$26.00 donated in past month
From the Open-Publishing Calendar
From the Open-Publishing Newswire
Indybay FeatureRelated Categories: Afghanistan | International
Afghanistan holds parliamentary vote
Voting has ended for the first parliamentary and local elections held in Afghanistan in more than 30 years.
More than 12 million voters had a choice of almost 6,000 candidates. Voting was steady through the day.
Thousands of foreign and Afghan security forces were on high alert after a campaign marred by violence.
Six people, including two policemen and a French soldier, were killed in separate incidents. A UN compound near Kabul came under a rocket attack.
One UN worker was injured in that incident.
The BBC's Andrew North in Kabul says, despite reports of queues in various parts of the country, there are signs that turn-out was lower than for last year's presidential vote.
In the 2004 polls which President Hamid Karzai won by a landslide, turn-out was 75%.
At one polling station in Kabul there were handfuls of voters where last year there had been long lines.
Our correspondent says the picture that emerged seems to be one of steady, rather than brisk voting.
There were 5,800 candidates nationwide for the two elections.
Only a few of them declared any political ties, which observers say made it hard for voters to be able to make an informed choice between candidates.
The elections were part of an international plan to restore democracy after US-led forces overthrew the Taleban in 2001 and followed presidential polls won by Mr Karzai last year. The election may well produce a fragmented national assembly focusing on local interests. Final results are due in late October.
President Karzai was one of the early voters in the capital, saying it was a good day for Afghanistan whatever the result.
"We are making history," he said as he cast his ballot.
Reports from Kandahar in the south say women voted in large numbers. BBC reporters in Jalalabad say more women than men voted there.
Correspondents say the sporadic violence did not appear to have deterred voters.
Attacks by militants, mostly in southern and eastern rural areas, have been largely blamed on supporters of Afghanistan's former Taleban regime who oppose the election.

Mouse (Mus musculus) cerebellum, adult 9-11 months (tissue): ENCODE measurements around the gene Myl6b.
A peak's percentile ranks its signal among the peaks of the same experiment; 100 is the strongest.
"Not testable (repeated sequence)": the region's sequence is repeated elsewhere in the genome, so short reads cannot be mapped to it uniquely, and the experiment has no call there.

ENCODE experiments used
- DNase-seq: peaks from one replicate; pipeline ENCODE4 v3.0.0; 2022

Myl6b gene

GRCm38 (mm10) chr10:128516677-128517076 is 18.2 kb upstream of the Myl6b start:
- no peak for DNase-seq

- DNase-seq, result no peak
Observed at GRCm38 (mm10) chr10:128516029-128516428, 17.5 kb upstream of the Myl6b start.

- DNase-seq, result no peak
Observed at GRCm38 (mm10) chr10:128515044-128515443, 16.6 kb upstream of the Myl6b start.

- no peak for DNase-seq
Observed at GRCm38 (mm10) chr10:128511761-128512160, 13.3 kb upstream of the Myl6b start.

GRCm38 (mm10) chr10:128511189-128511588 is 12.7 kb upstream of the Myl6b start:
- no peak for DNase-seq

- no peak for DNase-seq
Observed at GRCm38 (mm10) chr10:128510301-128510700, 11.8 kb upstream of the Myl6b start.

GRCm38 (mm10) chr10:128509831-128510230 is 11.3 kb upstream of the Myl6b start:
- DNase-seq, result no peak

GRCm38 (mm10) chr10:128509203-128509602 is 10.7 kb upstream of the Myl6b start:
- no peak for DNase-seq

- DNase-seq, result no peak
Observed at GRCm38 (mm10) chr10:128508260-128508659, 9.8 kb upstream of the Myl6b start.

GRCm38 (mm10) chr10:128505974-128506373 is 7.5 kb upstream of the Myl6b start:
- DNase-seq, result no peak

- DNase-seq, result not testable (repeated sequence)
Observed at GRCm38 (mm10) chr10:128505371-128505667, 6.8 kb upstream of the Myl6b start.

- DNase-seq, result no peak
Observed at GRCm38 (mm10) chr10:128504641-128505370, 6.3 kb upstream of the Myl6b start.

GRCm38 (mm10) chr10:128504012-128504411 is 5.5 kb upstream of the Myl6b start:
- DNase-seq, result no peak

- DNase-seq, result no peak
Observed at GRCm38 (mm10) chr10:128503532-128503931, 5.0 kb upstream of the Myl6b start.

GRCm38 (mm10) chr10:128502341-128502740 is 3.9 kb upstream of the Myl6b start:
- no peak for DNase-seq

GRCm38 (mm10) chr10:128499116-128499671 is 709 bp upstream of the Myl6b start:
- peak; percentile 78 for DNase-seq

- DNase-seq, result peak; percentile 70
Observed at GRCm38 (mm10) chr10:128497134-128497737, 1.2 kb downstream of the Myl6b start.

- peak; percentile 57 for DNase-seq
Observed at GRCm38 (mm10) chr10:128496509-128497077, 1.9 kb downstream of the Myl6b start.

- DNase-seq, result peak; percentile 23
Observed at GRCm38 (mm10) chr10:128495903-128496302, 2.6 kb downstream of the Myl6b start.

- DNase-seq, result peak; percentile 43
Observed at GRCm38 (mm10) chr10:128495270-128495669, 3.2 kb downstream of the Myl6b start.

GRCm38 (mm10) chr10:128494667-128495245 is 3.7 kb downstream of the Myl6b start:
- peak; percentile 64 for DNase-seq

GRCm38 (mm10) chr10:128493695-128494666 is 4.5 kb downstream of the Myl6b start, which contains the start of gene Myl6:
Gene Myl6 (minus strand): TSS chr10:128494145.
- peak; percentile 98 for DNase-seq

Pictures and symbols
The administration of the elections was an additional headache.
Poor transport links and inhospitable terrain presented huge problems.
Illiteracy is also a factor and there were fears many people may find it difficult to choose candidates by their picture and symbol.
In Kabul, voters had to work their way through a seven-page ballot paper with almost 400 candidates for the parliament alone.
About 40,000 Afghan police and army troops were on duty, backed up by more than 30,000 US and Nato forces.
More than 1,000 people, including seven election candidates, have been killed in militant-linked violence in the past six months - the worst bloodshed since US-led forces ousted the Taleban in 2001.
Organisers and President Karzai urged voters to defy the militants and turn out in large numbers.
A spokesman for the UN, which has helped organise the foreign-funded vote, said militants had failed to disrupt preparations for the election.
The elections are being seen as another step away from years of war and turmoil and are part of a process agreed four years ago to bring democracy to Afghanistan following the toppling of the Taleban.
Final results are due in late October.
Taliban fighters failed to sabotage Afghanistan's first legislative elections in decades, with millions of voters turning out for a ballot President Hamid Karzai called a defining moment for the nation.
There was no major violence against voters on Sunday, despite more than two dozen harassing attacks by the guerrillas across the troubled south and east in which 14 people died.
"We're building our country, we're making our parliament," Mohammed Twahir, 36, told Reuters after voting in the southern city of Kandahar, once a bastion of support for the Taliban.
"Before there was no democracy, now we have democracy. Democracy means freedom."
That enthusiasm was echoed by many other voters.